Page:Folk-lore - A Quarterly Review. Volume 16, 1905.djvu/336

From Wikisource
Jump to navigation Jump to search
This page needs to be proofread.

2 88 The European Sky -God.

Dionysius,^ who calls him Alladius, says that " in con- tempt of the gods he contrived mock thunderbolts and noises like thunder, wherewith he thought to frighten men as though he were a god. But a storm fraught with rain and lightning falling upon his house, and the lake near which it stood swelling in an unusual manner, he was drowned with his whole family." Caeculus, the founder of Praeneste, where there was an oak-cult of Jupiter and Fortuna,'-^ had been conceived by his mother from a spark off the hearth, and proved his divine origin to an incredulous crowd by enveloping them with flame.^ Probably both Alladius and Caeculus, like Salmoneus in the Greek myth,^ claimed to be Jupiter incarnate.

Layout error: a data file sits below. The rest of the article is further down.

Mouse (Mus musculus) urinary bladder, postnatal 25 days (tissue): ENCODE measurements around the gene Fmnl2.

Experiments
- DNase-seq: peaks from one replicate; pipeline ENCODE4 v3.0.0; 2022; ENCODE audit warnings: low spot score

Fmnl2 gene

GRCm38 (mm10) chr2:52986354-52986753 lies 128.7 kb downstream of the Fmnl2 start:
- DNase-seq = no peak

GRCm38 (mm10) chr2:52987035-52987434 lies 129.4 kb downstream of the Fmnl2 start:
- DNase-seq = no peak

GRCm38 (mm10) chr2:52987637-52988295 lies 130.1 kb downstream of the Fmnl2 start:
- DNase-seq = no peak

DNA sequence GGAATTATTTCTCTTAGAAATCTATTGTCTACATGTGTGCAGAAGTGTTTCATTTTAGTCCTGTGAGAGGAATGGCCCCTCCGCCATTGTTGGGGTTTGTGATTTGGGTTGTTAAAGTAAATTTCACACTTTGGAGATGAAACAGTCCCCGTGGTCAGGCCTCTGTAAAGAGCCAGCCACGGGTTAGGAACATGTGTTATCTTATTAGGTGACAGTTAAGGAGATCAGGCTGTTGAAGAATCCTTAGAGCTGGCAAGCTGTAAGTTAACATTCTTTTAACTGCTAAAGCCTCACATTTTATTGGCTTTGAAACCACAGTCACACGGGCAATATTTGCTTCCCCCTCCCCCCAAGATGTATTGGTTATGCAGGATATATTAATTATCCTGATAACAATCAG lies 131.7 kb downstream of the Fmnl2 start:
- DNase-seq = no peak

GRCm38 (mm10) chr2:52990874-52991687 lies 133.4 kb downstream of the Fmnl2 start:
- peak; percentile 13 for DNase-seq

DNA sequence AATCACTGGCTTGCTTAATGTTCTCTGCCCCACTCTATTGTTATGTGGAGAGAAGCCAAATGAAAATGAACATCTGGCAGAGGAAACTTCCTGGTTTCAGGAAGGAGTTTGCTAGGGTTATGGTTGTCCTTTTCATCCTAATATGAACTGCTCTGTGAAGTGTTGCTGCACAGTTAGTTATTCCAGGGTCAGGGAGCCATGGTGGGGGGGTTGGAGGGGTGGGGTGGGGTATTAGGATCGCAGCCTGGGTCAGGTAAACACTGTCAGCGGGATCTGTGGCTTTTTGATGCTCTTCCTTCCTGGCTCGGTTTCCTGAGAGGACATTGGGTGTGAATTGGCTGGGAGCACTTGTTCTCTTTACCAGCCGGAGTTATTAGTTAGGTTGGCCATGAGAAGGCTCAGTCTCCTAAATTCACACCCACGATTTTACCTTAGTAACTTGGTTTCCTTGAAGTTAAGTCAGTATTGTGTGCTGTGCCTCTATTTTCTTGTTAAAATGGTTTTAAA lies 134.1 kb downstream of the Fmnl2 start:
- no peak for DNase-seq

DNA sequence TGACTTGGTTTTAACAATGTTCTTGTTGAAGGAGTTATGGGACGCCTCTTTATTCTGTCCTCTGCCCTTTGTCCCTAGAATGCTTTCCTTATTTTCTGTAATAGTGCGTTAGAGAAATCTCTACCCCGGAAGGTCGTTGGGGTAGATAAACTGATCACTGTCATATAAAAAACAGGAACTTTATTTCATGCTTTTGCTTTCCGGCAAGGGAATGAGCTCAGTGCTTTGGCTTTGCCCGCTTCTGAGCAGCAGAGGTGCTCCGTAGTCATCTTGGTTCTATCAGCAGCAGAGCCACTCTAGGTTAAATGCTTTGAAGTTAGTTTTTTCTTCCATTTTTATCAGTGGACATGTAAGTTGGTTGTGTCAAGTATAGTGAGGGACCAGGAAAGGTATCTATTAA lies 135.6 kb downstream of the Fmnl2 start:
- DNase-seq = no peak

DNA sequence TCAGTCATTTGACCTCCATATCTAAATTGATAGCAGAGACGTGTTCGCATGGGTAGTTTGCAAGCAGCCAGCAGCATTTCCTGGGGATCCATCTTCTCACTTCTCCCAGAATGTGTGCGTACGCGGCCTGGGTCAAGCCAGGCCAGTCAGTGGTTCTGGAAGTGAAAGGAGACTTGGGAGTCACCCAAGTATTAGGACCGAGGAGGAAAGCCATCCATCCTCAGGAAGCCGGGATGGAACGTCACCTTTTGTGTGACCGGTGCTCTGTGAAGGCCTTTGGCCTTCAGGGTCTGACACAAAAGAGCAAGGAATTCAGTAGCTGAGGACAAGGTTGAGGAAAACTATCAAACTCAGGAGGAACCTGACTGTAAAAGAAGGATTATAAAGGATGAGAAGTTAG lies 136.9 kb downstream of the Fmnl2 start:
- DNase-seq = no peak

In the first edition of his Golden Bough Dr. Frazer suggested that the rex Nemorensis or king of Diana's Wood at Nemi personated an oak-Jupiter.^ This sugges- tion, I confess, at the time failed to convince me. But by way of support for it I pointed out,^ in a review of Dr. Frazer's second edition, that at Aquileia Jupiter actually bore the title Dianus ; and at Aquileia, I may add, there was also a cult of Imperial Diana.^ Partly on the strength of this Jupiter Dianus Dr. Frazer amended his original suggestion, and towards the close of 1903 told me that, according to his revised theory, the partner of Diana at Nemi must have been Dianus or Janus, a collateral form of Jupiter. I am now satisfied that he was from the outset on the right track, and that a Dianus or Janus

1 Dionys. ant. Rom. I. 71. "^ Sitpra p. 280 f.

^Serv. in Verg. Aen. 7. 678. * Folk-lore xv. 300, 312.

^Frazer Golden Bough^ ii. 369 f., ib."^ iii. 450, 456 f.

^ Class. Rev. xvi. 372 n. i.

Corp. inscrr. Lai. v. 783 lovi Diano . C • Herren • nius • Candidus V ■ s • 1 ■ ni.

^Dessau 3245 f. prints in juxtaposition two very similar dedications to Diana, one to Diana Nemorensis now at Narona, the other to Diana Augusta found at Aquileia. The cult of Diana Augusta at Aquileia is also attested by Corp. inscrr. Lat. v. 771, 772.